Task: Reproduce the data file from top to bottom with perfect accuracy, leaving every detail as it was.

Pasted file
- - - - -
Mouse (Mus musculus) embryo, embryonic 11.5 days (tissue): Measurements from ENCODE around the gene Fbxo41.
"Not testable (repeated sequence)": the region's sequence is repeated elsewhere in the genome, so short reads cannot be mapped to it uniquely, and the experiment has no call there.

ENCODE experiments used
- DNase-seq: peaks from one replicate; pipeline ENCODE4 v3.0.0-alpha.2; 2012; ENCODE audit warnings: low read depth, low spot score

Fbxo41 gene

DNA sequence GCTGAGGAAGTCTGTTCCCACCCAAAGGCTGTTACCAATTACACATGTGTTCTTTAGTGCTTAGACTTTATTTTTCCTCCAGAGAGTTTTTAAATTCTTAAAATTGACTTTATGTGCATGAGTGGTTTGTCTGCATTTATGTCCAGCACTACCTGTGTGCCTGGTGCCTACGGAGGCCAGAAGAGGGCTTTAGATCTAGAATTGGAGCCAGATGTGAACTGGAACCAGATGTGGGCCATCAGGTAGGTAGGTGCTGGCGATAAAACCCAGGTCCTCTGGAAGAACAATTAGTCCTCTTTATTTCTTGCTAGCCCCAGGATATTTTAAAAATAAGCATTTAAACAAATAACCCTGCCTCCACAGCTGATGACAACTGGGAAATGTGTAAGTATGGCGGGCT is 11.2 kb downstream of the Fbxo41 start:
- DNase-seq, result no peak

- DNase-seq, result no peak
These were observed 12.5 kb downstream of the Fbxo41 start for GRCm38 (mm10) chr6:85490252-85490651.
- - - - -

Mouse (Mus musculus) embryo, embryonic 11.5 days (tissue): Measurements from ENCODE around the gene Fbxo41.
"Not testable (repeated sequence)": the region's sequence is repeated elsewhere in the genome, so short reads cannot be mapped to it uniquely, and the experiment has no call there.

ENCODE experiments used
- DNase-seq: peaks from one replicate; pipeline ENCODE4 v3.0.0-alpha.2; 2012; ENCODE audit warnings: low read depth, low spot score

Fbxo41 gene

DNA sequence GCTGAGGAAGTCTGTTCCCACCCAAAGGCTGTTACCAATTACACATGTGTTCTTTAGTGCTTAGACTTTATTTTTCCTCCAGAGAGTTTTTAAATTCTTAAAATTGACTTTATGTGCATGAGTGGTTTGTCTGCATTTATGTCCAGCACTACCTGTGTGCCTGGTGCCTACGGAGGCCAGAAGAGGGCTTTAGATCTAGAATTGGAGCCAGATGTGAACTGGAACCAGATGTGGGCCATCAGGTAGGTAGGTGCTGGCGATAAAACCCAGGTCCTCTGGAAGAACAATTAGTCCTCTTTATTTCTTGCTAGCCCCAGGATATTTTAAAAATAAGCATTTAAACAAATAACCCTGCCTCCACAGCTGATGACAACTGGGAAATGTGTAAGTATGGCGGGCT is 11.2 kb downstream of the Fbxo41 start:
- DNase-seq, result no peak

- DNase-seq, result no peak
These were observed 12.5 kb downstream of the Fbxo41 start for GRCm38 (mm10) chr6:85490252-85490651.